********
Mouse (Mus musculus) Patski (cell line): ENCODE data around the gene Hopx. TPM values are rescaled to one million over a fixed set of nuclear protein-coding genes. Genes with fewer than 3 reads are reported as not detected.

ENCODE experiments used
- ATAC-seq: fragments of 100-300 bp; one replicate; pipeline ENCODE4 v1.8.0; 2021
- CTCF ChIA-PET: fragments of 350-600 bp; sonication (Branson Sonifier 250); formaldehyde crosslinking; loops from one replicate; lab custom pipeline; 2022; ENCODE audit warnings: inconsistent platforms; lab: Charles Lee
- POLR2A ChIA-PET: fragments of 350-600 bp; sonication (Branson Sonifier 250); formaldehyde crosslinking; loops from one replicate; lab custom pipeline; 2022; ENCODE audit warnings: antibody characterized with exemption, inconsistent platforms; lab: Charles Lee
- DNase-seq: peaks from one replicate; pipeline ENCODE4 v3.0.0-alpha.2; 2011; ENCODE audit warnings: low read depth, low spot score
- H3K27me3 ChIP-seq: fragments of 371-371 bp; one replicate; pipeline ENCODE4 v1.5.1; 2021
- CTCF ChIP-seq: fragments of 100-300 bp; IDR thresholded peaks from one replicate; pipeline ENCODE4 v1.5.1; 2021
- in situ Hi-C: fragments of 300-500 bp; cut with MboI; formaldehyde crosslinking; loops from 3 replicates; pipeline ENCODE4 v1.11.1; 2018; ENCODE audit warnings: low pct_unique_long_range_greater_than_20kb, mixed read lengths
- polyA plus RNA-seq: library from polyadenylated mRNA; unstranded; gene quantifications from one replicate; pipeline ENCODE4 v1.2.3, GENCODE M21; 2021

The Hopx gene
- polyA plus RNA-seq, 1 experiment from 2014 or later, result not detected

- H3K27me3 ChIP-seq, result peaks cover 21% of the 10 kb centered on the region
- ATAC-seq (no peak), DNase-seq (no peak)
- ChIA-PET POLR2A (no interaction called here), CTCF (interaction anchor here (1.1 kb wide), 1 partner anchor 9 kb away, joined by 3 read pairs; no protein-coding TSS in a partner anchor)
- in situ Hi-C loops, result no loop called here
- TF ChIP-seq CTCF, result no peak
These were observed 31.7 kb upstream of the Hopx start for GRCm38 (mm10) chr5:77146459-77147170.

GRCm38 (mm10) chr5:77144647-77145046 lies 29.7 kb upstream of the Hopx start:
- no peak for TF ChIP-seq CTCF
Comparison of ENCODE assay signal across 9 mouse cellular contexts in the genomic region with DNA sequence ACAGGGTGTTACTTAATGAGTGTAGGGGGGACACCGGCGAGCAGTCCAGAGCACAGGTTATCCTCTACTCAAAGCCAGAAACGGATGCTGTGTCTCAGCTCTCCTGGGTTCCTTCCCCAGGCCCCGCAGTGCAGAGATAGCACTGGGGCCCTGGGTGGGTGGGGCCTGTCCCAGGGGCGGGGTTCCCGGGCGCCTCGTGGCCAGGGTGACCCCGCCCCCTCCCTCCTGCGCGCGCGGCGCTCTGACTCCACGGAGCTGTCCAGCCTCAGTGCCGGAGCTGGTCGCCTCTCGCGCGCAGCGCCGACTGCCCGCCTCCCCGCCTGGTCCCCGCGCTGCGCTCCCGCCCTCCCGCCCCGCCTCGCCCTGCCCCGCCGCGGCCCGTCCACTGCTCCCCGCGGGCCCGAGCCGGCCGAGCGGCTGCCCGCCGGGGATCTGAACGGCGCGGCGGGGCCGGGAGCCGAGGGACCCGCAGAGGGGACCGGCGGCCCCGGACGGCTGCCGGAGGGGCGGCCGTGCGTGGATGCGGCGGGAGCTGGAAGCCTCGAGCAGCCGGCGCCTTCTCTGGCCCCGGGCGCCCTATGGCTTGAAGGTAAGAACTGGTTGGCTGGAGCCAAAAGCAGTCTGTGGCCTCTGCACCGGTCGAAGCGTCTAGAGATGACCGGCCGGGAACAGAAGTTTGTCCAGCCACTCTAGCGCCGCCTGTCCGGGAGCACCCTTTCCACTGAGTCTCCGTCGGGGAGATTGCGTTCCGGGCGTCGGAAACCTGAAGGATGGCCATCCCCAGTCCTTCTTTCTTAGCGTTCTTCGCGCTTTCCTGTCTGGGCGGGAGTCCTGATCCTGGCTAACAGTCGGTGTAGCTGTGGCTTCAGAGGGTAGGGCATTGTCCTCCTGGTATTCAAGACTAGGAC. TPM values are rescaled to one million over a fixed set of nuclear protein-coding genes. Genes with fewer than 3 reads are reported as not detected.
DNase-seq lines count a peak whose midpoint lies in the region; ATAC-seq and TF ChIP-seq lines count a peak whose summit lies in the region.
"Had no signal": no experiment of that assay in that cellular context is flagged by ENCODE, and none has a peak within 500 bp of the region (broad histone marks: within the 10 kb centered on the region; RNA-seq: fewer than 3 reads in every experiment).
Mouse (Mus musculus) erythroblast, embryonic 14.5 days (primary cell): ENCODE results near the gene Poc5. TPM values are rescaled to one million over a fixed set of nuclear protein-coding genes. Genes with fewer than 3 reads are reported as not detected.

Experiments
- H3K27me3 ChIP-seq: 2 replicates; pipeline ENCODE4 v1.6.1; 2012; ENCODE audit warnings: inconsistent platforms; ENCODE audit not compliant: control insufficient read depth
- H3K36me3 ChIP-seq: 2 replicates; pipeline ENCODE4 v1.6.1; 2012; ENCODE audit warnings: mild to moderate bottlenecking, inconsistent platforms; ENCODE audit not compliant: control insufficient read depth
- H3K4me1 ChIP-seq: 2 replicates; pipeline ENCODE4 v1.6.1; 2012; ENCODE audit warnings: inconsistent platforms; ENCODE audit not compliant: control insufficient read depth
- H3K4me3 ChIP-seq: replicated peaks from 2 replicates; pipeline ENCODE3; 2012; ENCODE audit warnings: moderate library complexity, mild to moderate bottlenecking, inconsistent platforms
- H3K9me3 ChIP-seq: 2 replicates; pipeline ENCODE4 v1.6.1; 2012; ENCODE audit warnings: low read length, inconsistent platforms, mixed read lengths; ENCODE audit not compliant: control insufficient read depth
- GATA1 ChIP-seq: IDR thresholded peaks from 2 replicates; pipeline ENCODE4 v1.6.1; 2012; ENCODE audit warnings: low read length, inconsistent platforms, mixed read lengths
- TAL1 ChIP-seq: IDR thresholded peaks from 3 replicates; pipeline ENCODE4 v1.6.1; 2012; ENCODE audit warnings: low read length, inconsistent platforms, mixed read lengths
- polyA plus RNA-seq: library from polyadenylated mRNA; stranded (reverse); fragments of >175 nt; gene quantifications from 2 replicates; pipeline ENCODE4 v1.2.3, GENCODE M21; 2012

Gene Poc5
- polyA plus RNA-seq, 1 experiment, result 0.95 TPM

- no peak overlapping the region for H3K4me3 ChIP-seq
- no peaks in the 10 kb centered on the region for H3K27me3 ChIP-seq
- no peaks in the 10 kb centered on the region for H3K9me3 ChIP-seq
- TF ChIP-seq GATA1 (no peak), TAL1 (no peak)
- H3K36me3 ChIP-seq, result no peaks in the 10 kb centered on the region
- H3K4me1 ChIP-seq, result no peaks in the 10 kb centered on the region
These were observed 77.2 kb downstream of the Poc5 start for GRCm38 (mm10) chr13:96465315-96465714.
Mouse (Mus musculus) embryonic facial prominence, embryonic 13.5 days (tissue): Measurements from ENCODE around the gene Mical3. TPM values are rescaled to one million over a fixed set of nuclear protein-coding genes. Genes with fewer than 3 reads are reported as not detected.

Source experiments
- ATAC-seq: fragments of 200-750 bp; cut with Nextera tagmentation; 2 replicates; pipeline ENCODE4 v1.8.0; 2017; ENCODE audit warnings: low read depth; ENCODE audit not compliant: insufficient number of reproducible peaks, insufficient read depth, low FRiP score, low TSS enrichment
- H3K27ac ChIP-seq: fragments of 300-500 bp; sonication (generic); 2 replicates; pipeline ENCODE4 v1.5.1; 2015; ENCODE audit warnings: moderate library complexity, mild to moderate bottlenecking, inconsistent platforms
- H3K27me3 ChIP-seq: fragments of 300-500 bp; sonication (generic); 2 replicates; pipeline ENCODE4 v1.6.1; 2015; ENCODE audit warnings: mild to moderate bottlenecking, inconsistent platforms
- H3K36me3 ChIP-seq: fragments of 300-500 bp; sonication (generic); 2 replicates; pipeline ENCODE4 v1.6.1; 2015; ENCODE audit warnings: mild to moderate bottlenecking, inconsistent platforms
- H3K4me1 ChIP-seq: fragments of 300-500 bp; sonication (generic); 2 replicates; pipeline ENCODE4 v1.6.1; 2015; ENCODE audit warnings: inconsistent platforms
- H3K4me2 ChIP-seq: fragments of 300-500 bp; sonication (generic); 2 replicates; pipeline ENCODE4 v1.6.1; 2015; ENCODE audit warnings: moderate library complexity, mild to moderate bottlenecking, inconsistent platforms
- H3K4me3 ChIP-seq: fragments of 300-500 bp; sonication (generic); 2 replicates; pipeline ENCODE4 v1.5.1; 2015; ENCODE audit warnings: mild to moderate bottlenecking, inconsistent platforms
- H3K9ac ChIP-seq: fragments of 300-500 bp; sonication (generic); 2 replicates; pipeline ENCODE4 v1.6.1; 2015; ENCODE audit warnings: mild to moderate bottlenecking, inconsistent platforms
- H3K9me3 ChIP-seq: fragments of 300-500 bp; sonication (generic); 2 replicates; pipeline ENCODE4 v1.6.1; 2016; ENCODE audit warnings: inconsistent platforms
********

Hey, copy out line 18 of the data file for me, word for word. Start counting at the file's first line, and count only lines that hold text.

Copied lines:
These were observed 31.7 kb upstream of the Hopx start for GRCm38 (mm10) chr5:77146459-77147170.